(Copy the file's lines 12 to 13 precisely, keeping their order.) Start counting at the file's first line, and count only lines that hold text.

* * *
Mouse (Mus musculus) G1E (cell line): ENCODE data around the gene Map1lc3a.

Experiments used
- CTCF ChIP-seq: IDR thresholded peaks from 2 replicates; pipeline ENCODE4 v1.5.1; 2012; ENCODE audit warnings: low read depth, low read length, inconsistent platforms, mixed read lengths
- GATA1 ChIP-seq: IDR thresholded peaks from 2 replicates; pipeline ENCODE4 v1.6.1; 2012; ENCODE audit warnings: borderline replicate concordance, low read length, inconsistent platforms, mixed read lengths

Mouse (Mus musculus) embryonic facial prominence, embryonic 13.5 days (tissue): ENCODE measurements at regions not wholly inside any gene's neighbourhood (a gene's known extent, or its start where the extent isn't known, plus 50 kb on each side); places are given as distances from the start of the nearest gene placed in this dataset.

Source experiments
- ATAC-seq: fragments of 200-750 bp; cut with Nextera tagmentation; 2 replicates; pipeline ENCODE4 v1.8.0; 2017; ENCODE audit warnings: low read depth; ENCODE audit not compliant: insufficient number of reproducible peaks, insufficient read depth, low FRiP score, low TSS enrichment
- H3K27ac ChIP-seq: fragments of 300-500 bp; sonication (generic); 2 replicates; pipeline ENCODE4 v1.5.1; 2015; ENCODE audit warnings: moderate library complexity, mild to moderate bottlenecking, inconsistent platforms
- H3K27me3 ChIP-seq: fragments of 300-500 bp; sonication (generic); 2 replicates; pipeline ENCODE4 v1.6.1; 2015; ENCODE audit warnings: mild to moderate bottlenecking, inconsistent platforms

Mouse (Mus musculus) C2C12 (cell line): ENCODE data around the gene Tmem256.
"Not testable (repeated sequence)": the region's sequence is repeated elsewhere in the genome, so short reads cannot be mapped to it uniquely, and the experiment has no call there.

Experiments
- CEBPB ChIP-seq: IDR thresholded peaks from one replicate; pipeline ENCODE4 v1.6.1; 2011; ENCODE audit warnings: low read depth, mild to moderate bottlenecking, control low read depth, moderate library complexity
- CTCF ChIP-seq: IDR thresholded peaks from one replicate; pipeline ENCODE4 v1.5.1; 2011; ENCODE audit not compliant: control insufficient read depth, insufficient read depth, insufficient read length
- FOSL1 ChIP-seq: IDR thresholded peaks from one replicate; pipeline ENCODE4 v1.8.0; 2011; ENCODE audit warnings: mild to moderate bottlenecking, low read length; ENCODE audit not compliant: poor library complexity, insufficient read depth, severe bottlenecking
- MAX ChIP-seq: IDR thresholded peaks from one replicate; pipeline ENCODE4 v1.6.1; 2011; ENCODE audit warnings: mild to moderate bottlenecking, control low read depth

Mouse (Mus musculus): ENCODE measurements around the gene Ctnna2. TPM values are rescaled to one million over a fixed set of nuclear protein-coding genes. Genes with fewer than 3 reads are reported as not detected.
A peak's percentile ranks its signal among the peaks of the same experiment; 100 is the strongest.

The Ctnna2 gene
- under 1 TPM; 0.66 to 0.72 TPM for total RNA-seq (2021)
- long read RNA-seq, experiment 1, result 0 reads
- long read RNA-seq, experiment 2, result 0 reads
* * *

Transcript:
Experiments
- CEBPB ChIP-seq: IDR thresholded peaks from one replicate; pipeline ENCODE4 v1.6.1; 2011; ENCODE audit warnings: low read depth, mild to moderate bottlenecking, control low read depth, moderate library complexity